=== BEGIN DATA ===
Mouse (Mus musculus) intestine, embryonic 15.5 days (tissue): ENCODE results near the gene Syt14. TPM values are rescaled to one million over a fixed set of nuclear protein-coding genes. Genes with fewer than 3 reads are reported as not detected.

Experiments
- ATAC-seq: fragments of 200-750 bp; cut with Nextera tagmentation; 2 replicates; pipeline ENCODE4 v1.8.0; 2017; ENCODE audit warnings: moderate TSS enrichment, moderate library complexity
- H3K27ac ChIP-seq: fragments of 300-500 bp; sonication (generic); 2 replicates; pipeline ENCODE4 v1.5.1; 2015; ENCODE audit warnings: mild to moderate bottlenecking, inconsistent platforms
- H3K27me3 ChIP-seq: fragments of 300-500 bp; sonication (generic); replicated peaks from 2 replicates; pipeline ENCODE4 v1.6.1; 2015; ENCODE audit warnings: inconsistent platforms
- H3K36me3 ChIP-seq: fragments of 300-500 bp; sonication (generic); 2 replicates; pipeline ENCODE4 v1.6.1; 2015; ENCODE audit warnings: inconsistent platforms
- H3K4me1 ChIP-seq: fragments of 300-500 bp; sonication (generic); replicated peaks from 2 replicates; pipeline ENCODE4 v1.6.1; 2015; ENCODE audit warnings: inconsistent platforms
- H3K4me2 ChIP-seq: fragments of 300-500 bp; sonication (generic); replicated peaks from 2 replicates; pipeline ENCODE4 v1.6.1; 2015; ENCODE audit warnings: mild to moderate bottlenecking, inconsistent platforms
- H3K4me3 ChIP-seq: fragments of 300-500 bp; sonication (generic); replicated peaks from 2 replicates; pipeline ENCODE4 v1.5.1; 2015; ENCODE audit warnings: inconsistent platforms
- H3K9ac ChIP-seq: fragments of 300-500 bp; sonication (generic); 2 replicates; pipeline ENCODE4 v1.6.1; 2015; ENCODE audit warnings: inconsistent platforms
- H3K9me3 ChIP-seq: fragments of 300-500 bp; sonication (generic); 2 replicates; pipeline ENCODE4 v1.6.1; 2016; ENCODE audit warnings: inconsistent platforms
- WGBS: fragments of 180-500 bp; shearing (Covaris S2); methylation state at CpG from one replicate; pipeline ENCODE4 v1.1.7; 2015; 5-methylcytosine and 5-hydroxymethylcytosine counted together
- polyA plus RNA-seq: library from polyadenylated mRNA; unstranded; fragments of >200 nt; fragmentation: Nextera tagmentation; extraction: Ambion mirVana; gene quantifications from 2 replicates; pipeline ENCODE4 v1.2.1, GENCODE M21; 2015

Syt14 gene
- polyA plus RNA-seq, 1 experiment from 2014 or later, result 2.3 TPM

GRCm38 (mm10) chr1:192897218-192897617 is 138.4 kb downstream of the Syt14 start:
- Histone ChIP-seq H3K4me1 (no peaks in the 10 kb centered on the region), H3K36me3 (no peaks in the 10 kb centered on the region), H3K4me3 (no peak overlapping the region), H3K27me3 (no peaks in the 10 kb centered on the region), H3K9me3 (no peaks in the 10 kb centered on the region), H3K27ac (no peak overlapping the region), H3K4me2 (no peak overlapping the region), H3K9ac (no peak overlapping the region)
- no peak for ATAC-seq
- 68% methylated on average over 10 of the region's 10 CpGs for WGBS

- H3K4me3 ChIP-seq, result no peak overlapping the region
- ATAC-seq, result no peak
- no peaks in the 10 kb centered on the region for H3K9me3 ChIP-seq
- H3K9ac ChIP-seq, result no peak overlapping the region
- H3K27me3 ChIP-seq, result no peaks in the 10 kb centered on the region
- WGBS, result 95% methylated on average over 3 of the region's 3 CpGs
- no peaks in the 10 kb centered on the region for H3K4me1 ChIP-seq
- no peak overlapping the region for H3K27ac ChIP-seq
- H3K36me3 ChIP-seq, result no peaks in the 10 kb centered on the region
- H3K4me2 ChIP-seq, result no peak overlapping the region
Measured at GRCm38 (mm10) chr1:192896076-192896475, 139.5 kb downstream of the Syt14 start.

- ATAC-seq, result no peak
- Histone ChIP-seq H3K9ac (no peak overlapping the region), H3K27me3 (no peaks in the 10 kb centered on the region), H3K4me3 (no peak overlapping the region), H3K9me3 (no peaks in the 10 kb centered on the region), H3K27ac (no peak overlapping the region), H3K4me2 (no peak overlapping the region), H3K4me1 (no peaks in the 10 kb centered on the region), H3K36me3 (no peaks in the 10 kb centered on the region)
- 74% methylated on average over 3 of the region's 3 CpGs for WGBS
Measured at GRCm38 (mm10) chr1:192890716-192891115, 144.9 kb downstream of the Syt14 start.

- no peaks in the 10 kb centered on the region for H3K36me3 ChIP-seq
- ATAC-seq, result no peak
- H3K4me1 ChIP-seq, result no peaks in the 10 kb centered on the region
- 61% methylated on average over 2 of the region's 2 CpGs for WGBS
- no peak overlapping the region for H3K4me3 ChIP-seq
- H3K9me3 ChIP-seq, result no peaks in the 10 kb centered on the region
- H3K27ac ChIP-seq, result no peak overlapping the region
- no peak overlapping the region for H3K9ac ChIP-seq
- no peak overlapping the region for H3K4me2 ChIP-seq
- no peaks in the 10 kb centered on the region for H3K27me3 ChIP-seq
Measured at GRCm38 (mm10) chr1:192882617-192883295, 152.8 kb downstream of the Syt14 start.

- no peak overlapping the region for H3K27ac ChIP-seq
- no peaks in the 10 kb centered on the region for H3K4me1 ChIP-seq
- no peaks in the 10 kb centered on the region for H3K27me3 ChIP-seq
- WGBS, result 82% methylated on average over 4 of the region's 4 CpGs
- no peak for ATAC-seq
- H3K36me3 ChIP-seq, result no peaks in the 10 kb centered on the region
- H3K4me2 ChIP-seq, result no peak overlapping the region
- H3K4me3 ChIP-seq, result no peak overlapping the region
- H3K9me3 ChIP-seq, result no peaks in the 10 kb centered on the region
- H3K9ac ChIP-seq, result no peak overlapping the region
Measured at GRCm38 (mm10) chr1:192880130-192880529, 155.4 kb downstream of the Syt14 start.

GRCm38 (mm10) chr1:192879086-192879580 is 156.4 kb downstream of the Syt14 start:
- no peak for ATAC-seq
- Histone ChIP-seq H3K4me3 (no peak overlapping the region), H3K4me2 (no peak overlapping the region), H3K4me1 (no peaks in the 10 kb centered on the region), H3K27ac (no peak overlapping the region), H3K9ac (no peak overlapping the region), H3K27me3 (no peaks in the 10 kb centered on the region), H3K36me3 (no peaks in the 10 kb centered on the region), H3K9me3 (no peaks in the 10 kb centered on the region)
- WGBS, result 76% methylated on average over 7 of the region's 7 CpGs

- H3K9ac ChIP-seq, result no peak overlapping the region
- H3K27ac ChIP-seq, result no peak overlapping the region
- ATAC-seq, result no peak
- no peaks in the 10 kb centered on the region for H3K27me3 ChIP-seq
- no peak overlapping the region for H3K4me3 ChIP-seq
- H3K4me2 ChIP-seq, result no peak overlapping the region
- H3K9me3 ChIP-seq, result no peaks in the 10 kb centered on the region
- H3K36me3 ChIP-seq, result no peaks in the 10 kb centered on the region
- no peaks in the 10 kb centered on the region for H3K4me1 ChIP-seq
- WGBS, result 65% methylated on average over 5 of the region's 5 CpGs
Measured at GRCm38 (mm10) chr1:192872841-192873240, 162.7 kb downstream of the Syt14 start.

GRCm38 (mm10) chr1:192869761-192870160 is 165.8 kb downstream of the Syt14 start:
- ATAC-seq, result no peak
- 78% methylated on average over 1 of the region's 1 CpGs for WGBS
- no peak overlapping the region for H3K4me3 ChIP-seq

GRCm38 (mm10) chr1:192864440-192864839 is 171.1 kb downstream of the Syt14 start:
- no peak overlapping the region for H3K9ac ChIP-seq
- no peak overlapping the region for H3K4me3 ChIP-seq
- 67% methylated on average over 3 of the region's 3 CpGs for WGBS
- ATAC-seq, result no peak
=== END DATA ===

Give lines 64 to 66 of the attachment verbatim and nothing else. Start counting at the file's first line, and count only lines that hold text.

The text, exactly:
- no peaks in the 10 kb centered on the region for H3K27me3 ChIP-seq
- no peak overlapping the region for H3K4me3 ChIP-seq
- H3K4me2 ChIP-seq, result no peak overlapping the region